Health reform is the signature achievement of the Obama presidency. It was the biggest expansion of the social safety net since Medicare was established in the 1960s. It more or less achieves a goal — access to health insurance for most Americans — that progressives have been trying to reach for three generations. And it is producing dramatic results, with the percentage of uninsured Americans falling to record lows.
Obamacare is, however, what engineers would call a kludge: a somewhat awkward, clumsy device with lots of moving parts. This makes it more expensive than it should be, and will probably always cause a significant number of people to fall through the cracks.
The question for progressives — a question that is now central to the Democratic presidential race — is whether these failings mean that they should re-litigate their own biggest political success in almost half a century, and try for something better.
My answer is that they shouldn't — that is, that Bernie Sanders is wrong about this and Hillary Clinton is right.
If we could start from scratch, many, perhaps most, health economists would recommend single-payer, a Medicare-type program covering everyone. But single-payer isn't a politically feasible goal in America, for three big reasons that aren't going away.
First, like it or not, incumbent players have a lot of power. Private insurers played a major part in killing health reform in the 1990s, so Obama went for a system that preserved the insurers' role and gave them plenty of new business.
Second, single-payer would require a lot of additional tax revenue — and we would be talking about taxes on the middle class, not just the wealthy. It's true that higher taxes would be offset by a sharp reduction or even elimination of private insurance premiums, but it would be difficult to make that case to the broad public, especially given the chorus of misinformation you know would dominate the airwaves.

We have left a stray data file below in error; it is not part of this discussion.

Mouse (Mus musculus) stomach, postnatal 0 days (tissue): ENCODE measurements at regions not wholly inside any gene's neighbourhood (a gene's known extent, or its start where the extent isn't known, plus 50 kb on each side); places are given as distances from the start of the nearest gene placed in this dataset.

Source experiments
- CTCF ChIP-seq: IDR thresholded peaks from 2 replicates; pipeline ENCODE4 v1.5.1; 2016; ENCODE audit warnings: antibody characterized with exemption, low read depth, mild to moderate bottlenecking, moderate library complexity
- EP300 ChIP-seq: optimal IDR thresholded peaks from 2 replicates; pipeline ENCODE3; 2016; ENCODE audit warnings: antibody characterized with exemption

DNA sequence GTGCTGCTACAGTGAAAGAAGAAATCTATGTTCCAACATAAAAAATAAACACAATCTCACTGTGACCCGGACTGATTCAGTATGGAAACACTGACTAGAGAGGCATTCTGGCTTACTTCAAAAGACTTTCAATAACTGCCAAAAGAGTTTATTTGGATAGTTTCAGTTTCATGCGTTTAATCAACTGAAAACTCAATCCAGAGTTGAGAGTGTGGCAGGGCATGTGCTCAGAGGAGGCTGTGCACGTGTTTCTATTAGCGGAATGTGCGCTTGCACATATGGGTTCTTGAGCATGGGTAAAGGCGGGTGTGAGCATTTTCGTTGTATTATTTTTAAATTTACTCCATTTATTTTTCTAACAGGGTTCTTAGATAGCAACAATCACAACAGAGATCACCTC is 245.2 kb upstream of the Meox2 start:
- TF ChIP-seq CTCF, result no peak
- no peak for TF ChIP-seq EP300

Finally, switching to single-payer would impose a lot of disruption on tens of millions of families who currently have good coverage through their employers. You might say that they would end up just as well off, and it might well be true for most people. But getting voters to believe that would be a very steep climb.
What this means is that a simple, straightforward single-payer system just isn't going to happen.
Which brings me to the Affordable Care Act, which was designed to bypass these obstacles. It was careful to preserve and even enlarge the role of private insurers. Its measures to cover the uninsured rely on a combination of regulation and subsidies, rather than simply on an expansion of government programs, so that the on-budget cost is limited — and can, in fact, be covered without raising middle-class taxes. Perhaps most crucially, it leaves employer-based insurance intact, so that the great majority of Americans have experienced no change.
Even so, achieving this reform was a close-run thing: Democrats barely got it through during the brief period when they controlled Congress. Is there any realistic prospect that a drastic overhaul could be enacted any time soon — say, in the next eight years? No.
You might say that it's still worth trying. But politics, like life, involves trade-offs.
There are many items on the progressive agenda, ranging from an effective climate change policy, to making college affordable for all, to restoring some of the lost bargaining power of workers. Making progress on any of these items is going to be a hard slog, even if Democrats hold the White House and, less likely, retake the Senate.
So progressives must set some priorities. And it's really hard to see, given this picture, why it makes any sense to spend political capital on a quixotic attempt at a do-over, not of a political failure, but of health reform — their biggest victory in many years.
— New York Times